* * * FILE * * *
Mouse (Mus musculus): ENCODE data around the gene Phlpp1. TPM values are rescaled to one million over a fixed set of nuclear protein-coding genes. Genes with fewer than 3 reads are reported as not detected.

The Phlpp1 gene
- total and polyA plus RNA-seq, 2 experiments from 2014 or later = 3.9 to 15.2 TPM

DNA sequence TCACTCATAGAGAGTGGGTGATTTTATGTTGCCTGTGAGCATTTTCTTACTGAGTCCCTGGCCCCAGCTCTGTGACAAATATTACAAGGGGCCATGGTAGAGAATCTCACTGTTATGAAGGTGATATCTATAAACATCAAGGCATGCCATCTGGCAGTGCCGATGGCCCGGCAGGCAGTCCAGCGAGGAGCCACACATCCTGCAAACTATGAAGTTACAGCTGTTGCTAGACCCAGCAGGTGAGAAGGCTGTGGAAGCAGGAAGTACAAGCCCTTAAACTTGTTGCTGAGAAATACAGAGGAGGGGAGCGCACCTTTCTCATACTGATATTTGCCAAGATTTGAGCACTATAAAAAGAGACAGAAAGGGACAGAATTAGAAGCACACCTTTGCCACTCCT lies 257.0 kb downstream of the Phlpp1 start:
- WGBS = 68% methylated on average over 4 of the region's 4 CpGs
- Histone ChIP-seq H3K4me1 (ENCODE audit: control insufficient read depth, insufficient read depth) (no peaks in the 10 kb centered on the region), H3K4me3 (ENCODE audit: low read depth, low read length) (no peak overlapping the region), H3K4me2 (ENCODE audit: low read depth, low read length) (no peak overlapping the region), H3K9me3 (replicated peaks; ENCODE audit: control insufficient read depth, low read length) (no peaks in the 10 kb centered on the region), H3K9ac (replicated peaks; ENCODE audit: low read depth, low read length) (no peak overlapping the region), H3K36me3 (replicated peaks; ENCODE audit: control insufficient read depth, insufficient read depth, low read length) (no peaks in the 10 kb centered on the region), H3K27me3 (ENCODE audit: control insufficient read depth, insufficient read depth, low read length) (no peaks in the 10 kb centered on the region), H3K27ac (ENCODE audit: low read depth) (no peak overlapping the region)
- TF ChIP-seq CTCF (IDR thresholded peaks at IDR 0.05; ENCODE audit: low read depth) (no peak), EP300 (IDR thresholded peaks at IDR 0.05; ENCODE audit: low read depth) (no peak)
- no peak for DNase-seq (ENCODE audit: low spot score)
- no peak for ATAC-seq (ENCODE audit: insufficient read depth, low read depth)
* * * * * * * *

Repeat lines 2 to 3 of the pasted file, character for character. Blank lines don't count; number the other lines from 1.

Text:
The Phlpp1 gene
- total and polyA plus RNA-seq, 2 experiments from 2014 or later = 3.9 to 15.2 TPM